Director: Ridley Scott
Starring: Demi Moore
There's a mangled sensibility running through GI Jane; it's how the women's movement might have turned out if the suffragettes had been commandeered by Emma Peel. You can go with the picture in good faith up to a point. Then you start to suspect that it was written by a sixth-form debating team whose knowledge of feminism begins and ends with the first Spice Girls album.
In one scene, the camera catches sight of a news broadcast about Jordan O'Neil, played by Demi Moore, who has made the headlines by being the first woman permitted to try out for the notoriously demanding Navy SEALs unit. The newscaster starts to introduce a studio guest who will offer a feminist slant on the story. Then, suddenly, the camera cuts away - a clear indication of the writers' concern that such a perspective would unravel the entire fabric of the film.
Ridley Scott has had immense success before with another film in which women gained power and respect only once they had appropriated traditional male behaviour. In Thelma and Louise, the title characters were rewarded for their efforts with a suicide scene which might have been a last-ditch attempt at sour realism if it hadn't been romanticised into oblivion. In GI Jane, Jordan O'Neil survives, technically, but it's hard not to see her victory as a superficial achievement which earns her the classification of Honorary Man.
GI Jane is a politically immature work, but it's a surprise to find that it doesn't even function on a dramatic level. It has a promising opening, introducing us to the senator (Anne Bancroft) whose fight for sexual equality leads to Jordan being accepted into the SEALs. When it is discovered later that the senator has been manipulating Jordan's fate for the advancement of her own career, she is quickly jettisoned from the film as a gender traitor. But I wanted to know more about her, and about the benign officer, played by Lucinda Jenney, who is used as a pawn in a smear campaign against Jordan.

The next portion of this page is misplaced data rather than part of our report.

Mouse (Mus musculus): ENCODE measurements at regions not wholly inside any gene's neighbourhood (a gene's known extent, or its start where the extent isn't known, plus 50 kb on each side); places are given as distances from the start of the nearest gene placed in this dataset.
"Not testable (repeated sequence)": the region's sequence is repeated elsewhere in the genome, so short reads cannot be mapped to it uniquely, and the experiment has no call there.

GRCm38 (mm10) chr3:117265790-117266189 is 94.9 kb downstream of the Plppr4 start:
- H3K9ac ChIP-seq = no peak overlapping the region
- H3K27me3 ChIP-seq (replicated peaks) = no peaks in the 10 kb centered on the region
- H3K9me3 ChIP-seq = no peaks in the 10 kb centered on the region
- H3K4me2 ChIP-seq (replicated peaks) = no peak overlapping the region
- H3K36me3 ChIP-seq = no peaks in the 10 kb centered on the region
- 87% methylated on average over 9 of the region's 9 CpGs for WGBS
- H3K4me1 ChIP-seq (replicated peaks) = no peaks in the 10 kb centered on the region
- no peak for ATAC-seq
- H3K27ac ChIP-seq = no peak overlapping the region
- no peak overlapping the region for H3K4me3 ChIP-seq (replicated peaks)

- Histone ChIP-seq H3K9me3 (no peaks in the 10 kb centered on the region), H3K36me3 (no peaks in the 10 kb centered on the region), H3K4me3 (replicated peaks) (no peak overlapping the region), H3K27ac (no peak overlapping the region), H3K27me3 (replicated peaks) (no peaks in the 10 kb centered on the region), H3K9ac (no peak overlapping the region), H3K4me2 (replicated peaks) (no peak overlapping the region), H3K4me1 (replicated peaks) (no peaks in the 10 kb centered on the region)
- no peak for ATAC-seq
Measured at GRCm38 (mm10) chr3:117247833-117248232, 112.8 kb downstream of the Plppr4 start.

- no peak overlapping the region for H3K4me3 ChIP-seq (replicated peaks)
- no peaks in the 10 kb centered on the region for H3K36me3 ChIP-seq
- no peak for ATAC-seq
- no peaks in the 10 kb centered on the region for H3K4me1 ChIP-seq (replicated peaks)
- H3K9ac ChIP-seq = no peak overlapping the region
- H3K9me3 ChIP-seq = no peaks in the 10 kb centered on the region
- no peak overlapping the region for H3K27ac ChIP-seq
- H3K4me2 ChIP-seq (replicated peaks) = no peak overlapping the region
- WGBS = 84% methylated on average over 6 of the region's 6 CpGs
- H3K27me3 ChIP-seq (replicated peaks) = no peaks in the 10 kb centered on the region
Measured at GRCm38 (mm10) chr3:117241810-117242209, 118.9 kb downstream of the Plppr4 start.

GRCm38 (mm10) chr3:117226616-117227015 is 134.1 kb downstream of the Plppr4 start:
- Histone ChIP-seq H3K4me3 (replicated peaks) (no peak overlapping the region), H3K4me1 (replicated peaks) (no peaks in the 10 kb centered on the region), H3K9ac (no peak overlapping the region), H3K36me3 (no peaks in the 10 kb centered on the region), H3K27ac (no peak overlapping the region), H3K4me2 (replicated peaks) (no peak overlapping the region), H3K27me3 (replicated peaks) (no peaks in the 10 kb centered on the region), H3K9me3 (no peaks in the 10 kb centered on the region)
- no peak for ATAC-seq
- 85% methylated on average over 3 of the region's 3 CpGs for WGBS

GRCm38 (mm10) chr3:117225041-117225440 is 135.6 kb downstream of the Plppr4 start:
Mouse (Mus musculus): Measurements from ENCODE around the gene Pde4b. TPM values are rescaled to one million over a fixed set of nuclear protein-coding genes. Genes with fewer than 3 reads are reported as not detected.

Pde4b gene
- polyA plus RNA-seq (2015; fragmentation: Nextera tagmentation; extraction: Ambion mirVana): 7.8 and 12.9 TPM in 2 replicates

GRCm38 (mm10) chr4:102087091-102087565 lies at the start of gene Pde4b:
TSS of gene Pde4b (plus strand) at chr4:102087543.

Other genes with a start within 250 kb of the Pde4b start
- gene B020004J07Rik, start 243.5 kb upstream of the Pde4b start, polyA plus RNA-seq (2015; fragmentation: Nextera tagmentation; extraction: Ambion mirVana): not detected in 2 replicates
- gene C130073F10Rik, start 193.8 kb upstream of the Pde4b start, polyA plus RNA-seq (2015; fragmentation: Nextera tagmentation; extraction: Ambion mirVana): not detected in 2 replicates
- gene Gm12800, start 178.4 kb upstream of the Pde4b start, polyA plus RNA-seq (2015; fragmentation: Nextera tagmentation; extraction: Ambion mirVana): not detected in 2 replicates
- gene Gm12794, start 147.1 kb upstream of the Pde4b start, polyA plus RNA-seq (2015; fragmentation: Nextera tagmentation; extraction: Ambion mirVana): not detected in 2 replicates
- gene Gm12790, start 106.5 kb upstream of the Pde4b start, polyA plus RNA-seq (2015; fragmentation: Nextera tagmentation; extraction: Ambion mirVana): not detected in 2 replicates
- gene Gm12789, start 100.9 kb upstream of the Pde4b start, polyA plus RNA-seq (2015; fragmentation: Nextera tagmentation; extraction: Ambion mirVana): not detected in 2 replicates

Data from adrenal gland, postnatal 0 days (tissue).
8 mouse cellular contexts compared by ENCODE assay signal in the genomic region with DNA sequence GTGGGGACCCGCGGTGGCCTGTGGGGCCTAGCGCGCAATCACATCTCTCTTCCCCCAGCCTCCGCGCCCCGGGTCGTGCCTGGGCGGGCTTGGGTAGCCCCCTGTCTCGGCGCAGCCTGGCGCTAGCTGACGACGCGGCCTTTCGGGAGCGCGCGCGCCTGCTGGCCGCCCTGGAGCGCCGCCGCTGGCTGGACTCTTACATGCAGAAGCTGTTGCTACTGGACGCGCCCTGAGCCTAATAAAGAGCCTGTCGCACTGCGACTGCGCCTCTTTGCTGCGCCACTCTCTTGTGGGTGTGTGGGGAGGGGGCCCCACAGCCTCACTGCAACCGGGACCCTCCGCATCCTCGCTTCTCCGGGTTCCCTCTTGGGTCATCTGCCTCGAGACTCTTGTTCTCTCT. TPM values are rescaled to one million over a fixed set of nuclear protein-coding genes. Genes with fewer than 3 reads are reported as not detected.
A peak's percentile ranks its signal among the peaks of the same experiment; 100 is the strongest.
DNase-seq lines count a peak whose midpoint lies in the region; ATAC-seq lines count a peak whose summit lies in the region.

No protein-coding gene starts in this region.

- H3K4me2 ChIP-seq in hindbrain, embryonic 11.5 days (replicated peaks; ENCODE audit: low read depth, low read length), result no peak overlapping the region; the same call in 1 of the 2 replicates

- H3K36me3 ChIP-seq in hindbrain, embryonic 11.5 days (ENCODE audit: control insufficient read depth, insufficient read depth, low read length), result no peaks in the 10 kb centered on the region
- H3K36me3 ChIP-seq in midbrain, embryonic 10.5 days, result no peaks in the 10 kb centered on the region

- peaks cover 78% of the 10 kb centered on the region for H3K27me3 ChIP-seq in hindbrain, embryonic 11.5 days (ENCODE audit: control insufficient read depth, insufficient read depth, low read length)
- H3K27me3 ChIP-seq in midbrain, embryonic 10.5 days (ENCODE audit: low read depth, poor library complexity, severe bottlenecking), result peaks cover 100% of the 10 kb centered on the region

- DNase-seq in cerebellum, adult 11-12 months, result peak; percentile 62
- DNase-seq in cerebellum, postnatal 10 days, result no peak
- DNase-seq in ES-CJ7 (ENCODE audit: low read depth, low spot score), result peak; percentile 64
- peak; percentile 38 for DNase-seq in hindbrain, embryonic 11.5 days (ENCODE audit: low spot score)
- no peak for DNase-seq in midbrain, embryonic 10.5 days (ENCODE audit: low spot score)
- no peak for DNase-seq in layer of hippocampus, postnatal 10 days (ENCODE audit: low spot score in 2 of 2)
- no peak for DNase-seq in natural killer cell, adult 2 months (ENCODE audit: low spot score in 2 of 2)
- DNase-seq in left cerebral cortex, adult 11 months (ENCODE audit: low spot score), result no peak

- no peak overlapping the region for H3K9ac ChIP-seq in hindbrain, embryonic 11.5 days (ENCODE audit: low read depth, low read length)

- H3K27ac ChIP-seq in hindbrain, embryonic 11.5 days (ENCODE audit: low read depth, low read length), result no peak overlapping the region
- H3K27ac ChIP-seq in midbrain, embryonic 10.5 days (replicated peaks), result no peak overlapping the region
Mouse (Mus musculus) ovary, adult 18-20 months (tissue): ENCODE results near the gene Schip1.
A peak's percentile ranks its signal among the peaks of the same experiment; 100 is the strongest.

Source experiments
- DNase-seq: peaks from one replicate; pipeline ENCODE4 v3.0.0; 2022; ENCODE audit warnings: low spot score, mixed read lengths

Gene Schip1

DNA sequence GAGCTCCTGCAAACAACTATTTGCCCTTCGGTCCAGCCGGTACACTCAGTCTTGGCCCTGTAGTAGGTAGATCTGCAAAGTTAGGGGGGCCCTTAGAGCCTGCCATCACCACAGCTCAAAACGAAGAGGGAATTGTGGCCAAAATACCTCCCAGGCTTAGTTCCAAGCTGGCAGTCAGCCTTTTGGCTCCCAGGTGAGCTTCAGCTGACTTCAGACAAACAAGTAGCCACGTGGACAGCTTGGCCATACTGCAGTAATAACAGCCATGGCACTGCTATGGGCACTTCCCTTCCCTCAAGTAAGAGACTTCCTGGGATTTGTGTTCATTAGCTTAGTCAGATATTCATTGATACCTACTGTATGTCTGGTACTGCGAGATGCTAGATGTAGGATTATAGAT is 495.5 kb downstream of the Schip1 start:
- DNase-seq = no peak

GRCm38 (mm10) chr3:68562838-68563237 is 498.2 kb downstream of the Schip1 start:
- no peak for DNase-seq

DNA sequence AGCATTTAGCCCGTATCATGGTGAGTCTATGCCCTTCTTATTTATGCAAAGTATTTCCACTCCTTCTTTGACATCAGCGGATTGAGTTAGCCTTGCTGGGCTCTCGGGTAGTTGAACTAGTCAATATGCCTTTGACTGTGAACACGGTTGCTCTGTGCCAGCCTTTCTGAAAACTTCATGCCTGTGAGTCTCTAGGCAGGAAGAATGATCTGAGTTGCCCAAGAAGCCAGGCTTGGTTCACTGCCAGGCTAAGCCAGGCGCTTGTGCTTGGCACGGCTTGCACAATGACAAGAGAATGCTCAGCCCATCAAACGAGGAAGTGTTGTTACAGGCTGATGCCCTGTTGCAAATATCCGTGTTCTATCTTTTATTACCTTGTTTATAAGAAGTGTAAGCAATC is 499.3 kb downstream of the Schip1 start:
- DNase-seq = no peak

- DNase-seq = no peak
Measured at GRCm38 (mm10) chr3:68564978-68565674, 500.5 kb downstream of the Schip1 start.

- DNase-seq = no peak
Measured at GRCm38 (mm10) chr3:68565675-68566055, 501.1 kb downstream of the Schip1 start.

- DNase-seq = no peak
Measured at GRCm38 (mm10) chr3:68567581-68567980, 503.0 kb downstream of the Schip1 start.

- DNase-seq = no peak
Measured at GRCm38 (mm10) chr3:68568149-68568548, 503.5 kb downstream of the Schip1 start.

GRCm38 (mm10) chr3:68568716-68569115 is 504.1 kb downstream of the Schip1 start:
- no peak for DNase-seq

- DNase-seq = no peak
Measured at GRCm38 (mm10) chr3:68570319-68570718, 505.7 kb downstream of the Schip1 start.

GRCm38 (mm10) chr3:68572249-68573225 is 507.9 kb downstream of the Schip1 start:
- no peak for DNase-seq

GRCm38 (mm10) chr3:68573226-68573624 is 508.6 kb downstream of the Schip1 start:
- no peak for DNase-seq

The film is so locked into its deadening grind of torture and sadism that it doesn't have time for these characters. Even within this narrow framework, there are opportunities for comedy that go unnoticed. Scott can't see that some sparkling comic distance would make the film bearable for those viewers who don't get a kick out of seeing how many blows to the head Demi Moore can take without losing consciousness.
Director: Kevin Smith
Starring: Ben Affleck
Following the disastrous Mallrats (which only earned a video release in this country), the writer-director Kevin Smith, inspiration for a million independent film-makers, returns to what he does best: the ragged shoestring- budget comedy featuring a cast of young male anal-retentives. Though there are references to characters from Smith's debut Clerks (Silent Bob and Jay also appear here), the anti-hero this time out is Holden (Ben Affleck), a comic-book creator who falls for Amy (Joey Lauren Adams) only to discover that she's a lesbian - a small glitch that doesn't deter him. As always, Smith's writing is as salty as it is hilarious, but now there's a pleasantly knowing, mature undercurrent that suggests he is genuinely progressing.
LAST SUMMER IN THE HAMPTONS
Director: Henry Jaglom
Earlier films by Henry Jaglom earned the American writer-director comparisons with Woody Allen, and it's easy to see similarities in the loose, gently comic feel of their movies. But with this would-be scathing portrait of theatrical life in New York, he proves less adept at satire than characterisation, with the result that much of the comedy feels half-baked.
Director: John Badham
Starring: Jason Patric
Lame romantic thriller from the dependably dull John Badham, with Jason Patric as an art forger who falls in love with an art historian (Irene Jacob), but must keep his trade hidden from her.
Director: Ringo Lam
Another action movie from Ringo Lam, released to ride the coat-tails of last week's Jean-Claude Van Damme vehicle Maximum Risk, which Lam also directed.
TRIAL AND ERROR
Director: Jonathan Lynn
Dismal comedy from Yes Minister's Jonathan Lynn. Michael Richards (Kramer in Seinfeld) plays an actor who pretends to be lawyer to cover for his best friend who's incapacitated after his stag party.Reuse content